• Wedding: October 2011

First, sorry you were in an abusive relationship, but high-five for getting out of it! I was in a similar situation so I understand your feelings, and further, your reasons for hesitating in being a bridesmaid in this particular wedding.

I think you should decline since you only listed reasons you would not want to do it. There wasn’t one reason you listed that was in the pro category, only cons, so follow your instincts. Clearly, you need to do a lot of healing first before you can be in a healthy enough position to help out someone else.<br /><br />In the meantime, talk with your brother and ask if maybe there’s a less-involved way you can help him out for the wedding. That way, you’re still there for him, but maybe not quite so steeped in it as you would be as a bridesmaid.

Last, if you’re really, really concerned for your brother’s welfare what with your observations of his controlling lady, and if this isn’t just a reflection/projection of your own experiences, you should gently check in with him about that if you haven’t done so already. I’m not saying to impose your thoughts upon him or debunk his plans necessarily as that is his decision alone, but to ask a couple of questions to be sure he has his eyes open and is being safe for himself. I’ve seen too maybe people walk down that road only to divorce later due to the very same problems they finally fully recognized years later. Maybe that’s the road he needs to take to learn and grow on his own terms, but perhaps you can have a brother-sister conversation about this to show you care and that you want to support him in talking it out.


Post # 9
1671 posts
Bumble bee
  • Wedding: October 2013

kimcarrey9:  It’s totally understandable that you wouldn’t want to be a bridesmaid given the circumstances. Of course you have every right to decline! I know that’s easier said than done.

I disagree with pp, it DOES matter if she might be controlling. You might have to deal with all kinds of bridal requests, and I’d say you’ve have enough bossing around for the next ten years.

Here’s what I would do, assuming Future Sister-In-Law is the least bit reasonable:

Grab coffee together, or have a phone conversation, no text. I’d explain directly to her about your previous relationship and how you don’t feel up to being swept in wedding things right now. This way, she hears the exact reason from you without any glossing over and it could potentially pave the way for smooth communication between the two of you in the future.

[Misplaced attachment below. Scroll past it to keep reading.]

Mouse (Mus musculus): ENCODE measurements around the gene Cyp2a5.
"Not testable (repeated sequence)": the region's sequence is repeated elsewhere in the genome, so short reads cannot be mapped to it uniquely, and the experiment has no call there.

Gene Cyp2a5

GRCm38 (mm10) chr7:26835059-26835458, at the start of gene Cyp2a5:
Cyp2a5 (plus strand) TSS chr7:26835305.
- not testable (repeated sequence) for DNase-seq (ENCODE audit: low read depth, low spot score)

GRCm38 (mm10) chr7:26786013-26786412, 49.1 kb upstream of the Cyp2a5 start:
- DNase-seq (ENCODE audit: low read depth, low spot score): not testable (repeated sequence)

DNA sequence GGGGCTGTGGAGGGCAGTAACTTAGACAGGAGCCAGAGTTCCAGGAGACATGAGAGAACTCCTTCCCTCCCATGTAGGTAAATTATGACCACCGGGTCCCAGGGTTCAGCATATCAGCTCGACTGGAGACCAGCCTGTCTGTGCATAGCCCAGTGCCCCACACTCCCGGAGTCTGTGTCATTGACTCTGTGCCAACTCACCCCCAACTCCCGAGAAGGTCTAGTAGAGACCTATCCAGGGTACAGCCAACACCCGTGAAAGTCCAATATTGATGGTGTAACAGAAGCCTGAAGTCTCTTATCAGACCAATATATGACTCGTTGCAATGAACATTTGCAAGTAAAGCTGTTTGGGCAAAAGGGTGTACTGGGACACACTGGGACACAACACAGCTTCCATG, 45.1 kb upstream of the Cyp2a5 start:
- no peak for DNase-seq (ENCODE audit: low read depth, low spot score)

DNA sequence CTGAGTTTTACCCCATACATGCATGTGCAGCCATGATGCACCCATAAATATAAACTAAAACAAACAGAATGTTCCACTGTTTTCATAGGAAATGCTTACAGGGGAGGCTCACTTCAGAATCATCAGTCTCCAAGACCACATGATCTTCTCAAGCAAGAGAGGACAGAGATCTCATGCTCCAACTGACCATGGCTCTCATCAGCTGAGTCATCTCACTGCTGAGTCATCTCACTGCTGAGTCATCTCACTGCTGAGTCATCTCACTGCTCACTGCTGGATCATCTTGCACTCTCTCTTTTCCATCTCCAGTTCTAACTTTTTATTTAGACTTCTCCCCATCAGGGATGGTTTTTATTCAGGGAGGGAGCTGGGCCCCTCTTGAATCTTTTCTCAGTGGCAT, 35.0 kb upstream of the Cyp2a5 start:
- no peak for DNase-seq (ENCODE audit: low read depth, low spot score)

I’d go with that reason because you’ll just appear be taking care of yourself, and she doesn’t really need to know that you don’t fully support this marriage yet. They’re going to to it anyways, so it’s better to keep the peace unless you see major red flags.

My younger brother has an older lady too, but she is cray cray! But, it’s his life to ruin if it goes sideways.

Post # 10
1245 posts
Bumble bee
  • Wedding: June 2014 - San Francisco, CA

If you genuinely think being in a wedding would be a triggering experience for you, then you have every right to say “No.” Put on your own oxygen mask first, as they say, and take care of what YOU need to heal from your trauma.


All the rest is just judgment, though.

Post # 11
7660 posts
Bumble Beekeeper
  • Wedding: November 1999

kimcarrey9:  I say you should do it for the sake of your brother.

I’ve been at weddings with my parents whern they were recently divorced, and I don’t see how it would have much difference whether I was in the bridal party or not. If you’re the only sibling, then you being a bridesmaid might help, in that they don’t need to decide which parent to sit you with (since they’ll be sitting your parents well apart, or they should).

I’m very sorry about your broken engagement, but perhaps have a heart to heart with both of them (your brother and his fiancee) that you’re still getting over your breakup and can’t get too involved.

I don’t think their age should come into it.

Post # 12
408 posts
Helper bee
  • Wedding: May 2014

IMO, not marrying someone because of age is like not marrying someone because they’re fat. It’s all about the body in that case, not for who they are as a person. If they love each other, and if your brother is TRULY HAPPY, no matter how controlling she may seem, then you should be happy for them if you love your brother. If he’s marrying the woman he loves, then what’s the problem?